"The problem with human studies, especially genome-wide-association-studies, is that they come up with long lists of genes that are associated with a condition, but this correlation is not causation," Smith explained. "In order to prove direct links, you need to manipulate the gene of interest to see a direct effect."

"This is expensive and unethical in social vertebrates and current model animal systems don't exhibit the level of social complexity we want to model for humans," Smith said. "But social insects could be a way to explore these kinds of questions."

 

The secrets of aging, antibiotics -- and pest control

Ants are unusual in other ways that make their genomes especially interesting. For instance, researchers who study aging would like to know more about how and why certain ant castes grow older faster.

"Ant queens and workers are all female. Ant queens live 10 to 100- fold longer than workers, and queens are fertile while workers are sterile. But they have the same genome," Smith said. "That one genome is read in two different ways. If we understood just how queens and workers used the same genes in different ways I think we'd get a pretty big window on how aging and fertility are controlled. This could also apply to similar processes in humans."

Photo of brown colored fire ants fighting off an ant from a larger species (the rough harvester ant), set against a backdrop of the letters that make up the genetic code of the fire ant genome.

Fire ant workers (smaller ants) defend themselves against a worker ant from the rough harvester ant species (larger ant). The backdrop is the genetic code that makes up the sequenced fire ant genome. Photo courtesy of Romain Libbrecht and Yannick Wurm.

Ants also produce a variety of antibiotic substances and their poison could contain elements useful in making new medicines. Details from the ant genomes may also point the way to new pest controls, the researchers suggest. For instance, new information about the genetics of how ants signal to each other could be used to subvert the signals and encourage a colony to turn on itself.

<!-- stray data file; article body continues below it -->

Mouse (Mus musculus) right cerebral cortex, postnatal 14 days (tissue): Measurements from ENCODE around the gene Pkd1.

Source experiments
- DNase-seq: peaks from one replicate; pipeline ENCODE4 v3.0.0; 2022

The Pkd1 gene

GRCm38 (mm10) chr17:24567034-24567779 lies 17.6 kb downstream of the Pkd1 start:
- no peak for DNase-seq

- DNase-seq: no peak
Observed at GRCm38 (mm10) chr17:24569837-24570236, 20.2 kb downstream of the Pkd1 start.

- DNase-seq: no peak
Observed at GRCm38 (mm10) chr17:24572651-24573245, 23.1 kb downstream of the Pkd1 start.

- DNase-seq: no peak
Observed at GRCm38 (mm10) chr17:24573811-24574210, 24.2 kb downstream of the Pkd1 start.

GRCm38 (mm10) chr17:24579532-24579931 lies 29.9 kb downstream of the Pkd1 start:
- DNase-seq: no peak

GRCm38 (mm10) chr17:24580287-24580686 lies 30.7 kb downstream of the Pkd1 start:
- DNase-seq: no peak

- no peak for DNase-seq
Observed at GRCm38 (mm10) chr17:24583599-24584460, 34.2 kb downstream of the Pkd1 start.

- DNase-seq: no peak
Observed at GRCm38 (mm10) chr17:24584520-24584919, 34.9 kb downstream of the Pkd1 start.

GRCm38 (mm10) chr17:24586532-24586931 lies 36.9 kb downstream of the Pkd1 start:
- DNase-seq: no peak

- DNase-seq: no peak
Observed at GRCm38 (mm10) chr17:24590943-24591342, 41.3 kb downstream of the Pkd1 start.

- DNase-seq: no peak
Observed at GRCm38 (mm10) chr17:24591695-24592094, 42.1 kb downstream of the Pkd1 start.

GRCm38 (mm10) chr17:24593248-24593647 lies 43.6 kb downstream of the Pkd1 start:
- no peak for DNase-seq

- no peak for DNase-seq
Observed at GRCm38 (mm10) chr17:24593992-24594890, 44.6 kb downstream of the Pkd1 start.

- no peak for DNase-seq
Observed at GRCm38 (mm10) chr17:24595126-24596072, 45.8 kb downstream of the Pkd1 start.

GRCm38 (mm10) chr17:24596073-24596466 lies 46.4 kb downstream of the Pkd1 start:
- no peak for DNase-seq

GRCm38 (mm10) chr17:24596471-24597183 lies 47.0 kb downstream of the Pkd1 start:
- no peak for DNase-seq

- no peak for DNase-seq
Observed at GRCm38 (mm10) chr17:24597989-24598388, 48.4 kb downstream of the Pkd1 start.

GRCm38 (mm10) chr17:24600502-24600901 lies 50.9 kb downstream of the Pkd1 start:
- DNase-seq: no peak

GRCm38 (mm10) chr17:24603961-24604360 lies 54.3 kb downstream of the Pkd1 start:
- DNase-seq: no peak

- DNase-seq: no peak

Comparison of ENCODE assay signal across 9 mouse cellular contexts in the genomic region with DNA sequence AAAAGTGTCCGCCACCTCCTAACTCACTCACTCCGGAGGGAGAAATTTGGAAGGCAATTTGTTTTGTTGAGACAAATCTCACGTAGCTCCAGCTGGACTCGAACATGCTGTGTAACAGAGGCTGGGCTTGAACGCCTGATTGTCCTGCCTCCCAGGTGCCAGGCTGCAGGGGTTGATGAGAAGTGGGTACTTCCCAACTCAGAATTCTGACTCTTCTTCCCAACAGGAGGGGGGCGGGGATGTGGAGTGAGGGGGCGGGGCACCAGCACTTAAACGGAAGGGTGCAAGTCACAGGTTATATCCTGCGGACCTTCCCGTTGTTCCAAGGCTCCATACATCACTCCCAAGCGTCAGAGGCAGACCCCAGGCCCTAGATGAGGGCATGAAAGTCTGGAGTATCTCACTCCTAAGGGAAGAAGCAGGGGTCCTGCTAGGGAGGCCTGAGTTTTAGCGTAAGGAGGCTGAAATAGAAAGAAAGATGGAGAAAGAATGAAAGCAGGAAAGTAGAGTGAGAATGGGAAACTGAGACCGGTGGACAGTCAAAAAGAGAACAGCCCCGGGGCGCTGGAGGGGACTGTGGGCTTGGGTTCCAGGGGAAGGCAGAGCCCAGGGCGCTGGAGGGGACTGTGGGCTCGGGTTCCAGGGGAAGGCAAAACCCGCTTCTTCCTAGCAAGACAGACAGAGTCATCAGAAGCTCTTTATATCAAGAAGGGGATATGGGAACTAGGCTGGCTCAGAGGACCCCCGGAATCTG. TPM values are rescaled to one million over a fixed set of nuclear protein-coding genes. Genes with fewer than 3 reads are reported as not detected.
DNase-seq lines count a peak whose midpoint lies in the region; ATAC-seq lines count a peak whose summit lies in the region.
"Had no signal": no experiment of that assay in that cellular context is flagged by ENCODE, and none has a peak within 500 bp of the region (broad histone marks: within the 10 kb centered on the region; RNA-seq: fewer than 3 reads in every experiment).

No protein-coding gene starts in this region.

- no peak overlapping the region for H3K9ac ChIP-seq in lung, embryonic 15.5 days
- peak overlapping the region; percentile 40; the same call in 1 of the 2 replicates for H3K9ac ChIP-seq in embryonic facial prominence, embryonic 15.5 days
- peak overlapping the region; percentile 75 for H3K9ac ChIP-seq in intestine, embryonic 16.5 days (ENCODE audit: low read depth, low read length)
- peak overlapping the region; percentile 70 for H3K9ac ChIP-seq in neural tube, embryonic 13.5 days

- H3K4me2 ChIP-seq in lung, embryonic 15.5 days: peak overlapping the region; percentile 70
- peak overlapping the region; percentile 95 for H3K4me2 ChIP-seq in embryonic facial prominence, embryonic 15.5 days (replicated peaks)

"The most effective pest control methods rely on behaviors we exploit," Smith said. "The potential is for using their natural chemical language against them to direct them to self-destruct, instead of saturating them with poisons that contaminate our food and watersheds."

The ant genomes have yielded a number of other fascinating features:

• Ants have an expanded number of genes related to the chemicals given off by their exoskeletons, which help the ants recognize their colonies and signal their queens. These genes suggest that chemical communication may play a more important role in ant societies than in honeybees, the researchers say.

• Social insects such as ants and honeybees also have fewer genes related to innate immunity than solitary-living insects. Social insects are scrupulous about grooming each other and removing dead or sick insects from their colonies, and they may need fewer immune defenses as a result of such clean living.

• Some ants even bear the mark of agriculture in their genes, the studies show. Leaf-cutter ants lack genes to synthesize the amino acid arginine, presumably because they get the arginine they need from the fungus they farm.

 

Smith praised the international efforts of the ant genome teams, many of whom had no formal funding sources. People "came together in a very organic way to cooperate, share data and even coordinate publications," he said.

Smith said social networking software called MAKER, developed by Mark Yandell at the University of Utah, was a critical part of the effort, allowing researchers to work simultaneously with colleagues around the globe on the same genome.

"Let’s just say if you put these seven ant species in a box, they would kill one another quickly," Smith joked. "Fortunately the human researchers applied their understanding of the power of ant cooperation to get some serious work done."

-- University Communications